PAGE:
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    The machine the OP has is a very old one. It's almost like an early prototype to what was moved to later on. I do not believe that the manufacturer is being any different about this than any other company would with an early generation machine over 11 years later. I also do not believe there i any issue with the stature of the frame and gantry with upgrading to what the OP wants. But the cost to replace the spindle with a modern one with a lot more power, add a balancing cylinder to help with the extra weight on the Z-axis to avoid problems with the stepper, change the wiring, change the electronics to support the upgrades (the existing 1kw spindle may or may not be a 120v unit rather than 240v), upgrade the controller software, add any other desired features, etc., along with the labor (even if self-installed) is substantial and potentially a lot more than buying a contemporary machine with the latest design and a warranty. And that's whether it's the same manufacturer or a different one... I do agree that if space allows, staying big is nice, but if the projects don't require it, there's a lot of value in a smaller unit with all the bells and whistles.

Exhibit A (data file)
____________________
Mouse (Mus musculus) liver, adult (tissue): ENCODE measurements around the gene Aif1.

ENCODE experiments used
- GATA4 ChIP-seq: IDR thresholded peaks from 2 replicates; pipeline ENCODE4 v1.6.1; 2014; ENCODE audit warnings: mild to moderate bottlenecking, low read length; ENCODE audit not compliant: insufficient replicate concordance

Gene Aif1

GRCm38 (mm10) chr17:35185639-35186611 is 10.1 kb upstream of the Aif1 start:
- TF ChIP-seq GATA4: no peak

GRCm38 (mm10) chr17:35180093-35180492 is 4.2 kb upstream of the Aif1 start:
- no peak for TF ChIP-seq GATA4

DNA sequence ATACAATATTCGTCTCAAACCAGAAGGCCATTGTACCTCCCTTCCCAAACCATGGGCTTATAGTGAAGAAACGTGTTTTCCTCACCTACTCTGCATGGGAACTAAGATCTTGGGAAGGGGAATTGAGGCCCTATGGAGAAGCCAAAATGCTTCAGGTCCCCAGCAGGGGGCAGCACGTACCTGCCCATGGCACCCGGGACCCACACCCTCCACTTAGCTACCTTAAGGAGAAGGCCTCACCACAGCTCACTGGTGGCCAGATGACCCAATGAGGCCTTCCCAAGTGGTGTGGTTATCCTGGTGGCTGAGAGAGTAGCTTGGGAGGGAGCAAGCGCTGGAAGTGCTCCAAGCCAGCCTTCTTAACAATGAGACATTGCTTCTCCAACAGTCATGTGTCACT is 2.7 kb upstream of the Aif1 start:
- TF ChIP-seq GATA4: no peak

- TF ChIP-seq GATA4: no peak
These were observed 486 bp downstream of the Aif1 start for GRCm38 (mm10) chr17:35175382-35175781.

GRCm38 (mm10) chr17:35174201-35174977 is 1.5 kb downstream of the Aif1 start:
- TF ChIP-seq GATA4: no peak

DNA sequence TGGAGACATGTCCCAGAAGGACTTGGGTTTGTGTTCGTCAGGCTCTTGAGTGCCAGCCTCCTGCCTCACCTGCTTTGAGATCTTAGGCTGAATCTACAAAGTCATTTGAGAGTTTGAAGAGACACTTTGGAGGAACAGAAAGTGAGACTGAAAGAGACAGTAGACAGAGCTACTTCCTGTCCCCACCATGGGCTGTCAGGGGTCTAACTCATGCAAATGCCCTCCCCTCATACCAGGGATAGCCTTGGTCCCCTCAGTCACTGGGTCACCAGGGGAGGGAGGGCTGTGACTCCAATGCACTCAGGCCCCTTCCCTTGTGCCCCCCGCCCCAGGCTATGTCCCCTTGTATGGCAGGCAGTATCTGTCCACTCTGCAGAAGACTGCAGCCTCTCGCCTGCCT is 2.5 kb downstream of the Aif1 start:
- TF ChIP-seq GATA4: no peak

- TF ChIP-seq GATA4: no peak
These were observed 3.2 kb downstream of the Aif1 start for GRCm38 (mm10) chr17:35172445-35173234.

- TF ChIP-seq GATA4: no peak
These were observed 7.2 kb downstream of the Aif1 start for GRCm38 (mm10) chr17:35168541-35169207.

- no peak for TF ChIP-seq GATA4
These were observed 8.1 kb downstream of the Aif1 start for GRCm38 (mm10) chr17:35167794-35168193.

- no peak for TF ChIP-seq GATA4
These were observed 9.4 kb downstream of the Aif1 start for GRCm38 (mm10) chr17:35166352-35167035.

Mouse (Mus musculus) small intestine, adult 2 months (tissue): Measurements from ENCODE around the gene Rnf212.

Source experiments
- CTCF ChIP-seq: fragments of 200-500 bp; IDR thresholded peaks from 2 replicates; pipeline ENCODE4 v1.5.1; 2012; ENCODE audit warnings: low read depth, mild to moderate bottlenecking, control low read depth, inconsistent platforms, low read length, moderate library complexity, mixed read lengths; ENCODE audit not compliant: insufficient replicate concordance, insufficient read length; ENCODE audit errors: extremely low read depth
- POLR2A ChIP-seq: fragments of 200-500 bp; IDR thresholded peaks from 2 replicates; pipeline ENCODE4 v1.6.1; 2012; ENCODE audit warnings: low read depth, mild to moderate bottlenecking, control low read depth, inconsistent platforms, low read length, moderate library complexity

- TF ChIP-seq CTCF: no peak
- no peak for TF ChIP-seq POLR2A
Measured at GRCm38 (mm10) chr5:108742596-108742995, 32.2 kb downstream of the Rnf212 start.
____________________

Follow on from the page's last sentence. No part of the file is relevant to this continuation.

--
    Jerome, that's true and was recently clarified by the company. A buyer of a used Camaster can obtain full support and remote orientation for $1500 which is the equivalent of what the buyer of a brand new machine receives as part of their package. Buyers of a used machine can also opt to purchase just support hourly if they are already knowledgeable and prefer that.
    --

    The most expensive tool is the one you buy "cheaply" and often...

  14. #14
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    I do have a Blue machine and the first one I was the third owner and still got full tech support. even the person I sold it to was getting the support. You just have to give them the SN and they will transfer the ownership over, No charge for the support

  15. #15
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    I believe that the consideration at this point is that with so many used machines now entering new lives with new owners as compared to even a few years ago because of folks upgrading to the latest or moving on from CNC, the strain on any manufacturer's support structure, both time wise and financially, is pressing consideration of handling things differently. A lot of the folks buying used machines have no experience/knowledge and that starts to saturate the support infrastructure. Aside from raising prices on new machines to cover the increased support for re-sale users, charging a flat fee for training and support or hourly for just support is a reasonable approach. Someone has to pay for it...
    --

    The most expensive tool is the one you buy "cheaply" and often...